Rogers' background is more improbable than her plots. The eldest child of a wealthy owner-manager of a group of private schools in Ceylon, she grew up sheltered and in British colonial splendor. There were summers on the continent and much time for reading Sir Walter Scott and Jane Austen, though very little time for the company of males.

"They let me learn to dance when I was 17. There was this airport ball that I desperately wanted to go to. My father was my date. It was mortifying."

She didn't finish at the University of Ceylon, and instead horrified the family by taking a job as a reporter.

Then she married a Ceylonese track star known as "the fastest man in Asia." They had two daughters and got divorced. She packed up and went to London.

She met a black G.I. named Leroy Rogers, married him, had two more children, moved to America, and got divorced again. By now it was 1964 and she had quit her billeting job at Travis Air Force Base in Fairfield, Calif., to work for the county parks department. She was supporting four kids, plus her parents, who had fled Ceylon with 50 pounds Sterling apiece in the face of a socialist takeover. At noon, Rosemary would go to the local library and read history books. She was trying to write a novel called "Sweet Savage Love."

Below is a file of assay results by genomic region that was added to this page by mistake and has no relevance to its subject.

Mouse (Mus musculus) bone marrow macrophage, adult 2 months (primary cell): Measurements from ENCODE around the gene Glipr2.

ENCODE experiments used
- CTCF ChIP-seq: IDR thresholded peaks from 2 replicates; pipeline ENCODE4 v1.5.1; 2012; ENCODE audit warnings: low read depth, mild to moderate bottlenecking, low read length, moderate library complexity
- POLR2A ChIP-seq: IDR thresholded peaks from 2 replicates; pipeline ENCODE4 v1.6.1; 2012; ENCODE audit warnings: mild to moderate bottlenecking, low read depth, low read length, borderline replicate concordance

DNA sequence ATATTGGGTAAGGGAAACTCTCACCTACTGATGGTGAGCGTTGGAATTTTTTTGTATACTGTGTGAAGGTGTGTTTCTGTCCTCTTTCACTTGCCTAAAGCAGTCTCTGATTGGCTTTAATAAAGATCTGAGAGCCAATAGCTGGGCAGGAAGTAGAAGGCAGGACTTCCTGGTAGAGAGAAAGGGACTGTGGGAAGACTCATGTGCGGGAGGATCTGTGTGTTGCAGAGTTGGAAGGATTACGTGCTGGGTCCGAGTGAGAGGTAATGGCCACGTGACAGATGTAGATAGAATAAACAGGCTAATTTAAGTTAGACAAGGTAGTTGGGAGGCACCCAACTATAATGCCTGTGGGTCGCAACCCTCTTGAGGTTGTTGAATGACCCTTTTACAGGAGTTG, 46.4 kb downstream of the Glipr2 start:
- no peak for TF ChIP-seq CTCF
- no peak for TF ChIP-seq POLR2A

"Sweet Savage Love" came in over the transom to Avon books one summer day in 1973. She picked Avon, Rogers says, because it started with the first letter of the alphabet.

"We had this list of paperback publishers, and my daughter said, 'There, mom, try that one.' I remember coming home from work a few weeks later, starting to change clothes. I had one leg of my pantyhose off when I saw the letter from Avon. I ripped it open and the first thing I saw were the words, 'I loved your book.' I went into screaming hysterics."